2

I have the same issue and question. For example, I am pretty annoyed with questions being phrased as "Did you know that ... ?" For example, Did you know that the range and variation the life span of a humpback whale is the same as humans? Did you know that the white-tail (aka white tailed) deer is native to northern and central Americas? Why can't ...


2

Without the context it is difficult to reply, but it seems as if someone/thing died as a result of a seizure, e.g., an epileptic fit


1

They are both ambiguous, (b) is just a longer way of saying (a). Both could mean: I am not good looking but he likes me because I am funny. OR: I am good looking but that's not why he likes me, he likes me because I am funny.


1

Yes, both sentences are ambiguous. Either one can mean you're good-looking. A. "You are good-looking. Maybe that's why he likes you so much." B. "He likes me because I am funny, not (because I am) good-looking. If the verb used in the first clause fits the second, no problem omitting "not because + subject + verb" (e.g. I am funny, I am beautiful) If ...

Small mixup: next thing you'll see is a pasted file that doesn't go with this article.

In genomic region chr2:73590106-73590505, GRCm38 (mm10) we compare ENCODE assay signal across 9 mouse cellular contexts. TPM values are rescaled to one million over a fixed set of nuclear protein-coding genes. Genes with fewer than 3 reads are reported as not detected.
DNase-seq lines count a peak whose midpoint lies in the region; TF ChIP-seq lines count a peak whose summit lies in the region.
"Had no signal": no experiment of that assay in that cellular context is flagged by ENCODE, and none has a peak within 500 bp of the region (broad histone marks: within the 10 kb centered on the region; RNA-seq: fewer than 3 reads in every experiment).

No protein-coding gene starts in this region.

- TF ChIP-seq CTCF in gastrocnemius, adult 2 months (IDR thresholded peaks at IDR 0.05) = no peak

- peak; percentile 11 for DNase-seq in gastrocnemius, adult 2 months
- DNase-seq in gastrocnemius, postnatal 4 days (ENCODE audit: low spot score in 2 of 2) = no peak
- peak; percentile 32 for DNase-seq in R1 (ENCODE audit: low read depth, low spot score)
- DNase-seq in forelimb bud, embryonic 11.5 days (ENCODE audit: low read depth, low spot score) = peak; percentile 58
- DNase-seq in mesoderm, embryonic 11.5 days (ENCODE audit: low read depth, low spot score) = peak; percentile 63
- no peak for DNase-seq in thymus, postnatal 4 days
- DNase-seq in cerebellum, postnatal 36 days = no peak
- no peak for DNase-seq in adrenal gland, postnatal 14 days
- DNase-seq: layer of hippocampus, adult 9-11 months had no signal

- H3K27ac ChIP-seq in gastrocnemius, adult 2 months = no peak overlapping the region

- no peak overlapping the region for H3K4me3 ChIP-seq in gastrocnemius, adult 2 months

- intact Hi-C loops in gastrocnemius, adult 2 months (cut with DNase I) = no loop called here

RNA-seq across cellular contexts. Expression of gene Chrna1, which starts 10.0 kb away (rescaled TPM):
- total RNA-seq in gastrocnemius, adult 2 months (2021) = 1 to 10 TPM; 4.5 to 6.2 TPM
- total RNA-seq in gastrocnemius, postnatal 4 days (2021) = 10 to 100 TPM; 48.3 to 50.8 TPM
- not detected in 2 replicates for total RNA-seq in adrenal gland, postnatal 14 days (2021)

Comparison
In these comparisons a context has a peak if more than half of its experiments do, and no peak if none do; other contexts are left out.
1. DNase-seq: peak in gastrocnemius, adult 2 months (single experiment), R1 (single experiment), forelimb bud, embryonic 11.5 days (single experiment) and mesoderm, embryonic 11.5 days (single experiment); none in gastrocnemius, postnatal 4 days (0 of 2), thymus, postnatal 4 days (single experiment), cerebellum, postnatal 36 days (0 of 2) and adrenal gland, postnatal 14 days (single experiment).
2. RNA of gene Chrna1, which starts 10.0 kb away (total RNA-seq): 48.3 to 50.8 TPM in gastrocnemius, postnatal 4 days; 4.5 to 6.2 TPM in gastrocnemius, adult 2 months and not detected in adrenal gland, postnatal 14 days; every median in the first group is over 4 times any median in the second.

1

Not only is it not an idiom, it is archaic both in the words and the expression. Perish is a literary word for die; but though we use die of (a cause), perish of is rare: the British National Corpus has 204 instances of perished, but only two of perished of. The OED says of fit: " A sudden seizure of any malady attended with loss of consciousness and ...


1

I would mirror Cindy's answer: she provides two different pieces of information, an arrival day and a departure day, so neither overrides the other; the relative strength of "can" and "will" don't come into it. She does not say whether Monday is when she must depart her current location to reach your location, or when she must depart your location for some ...


1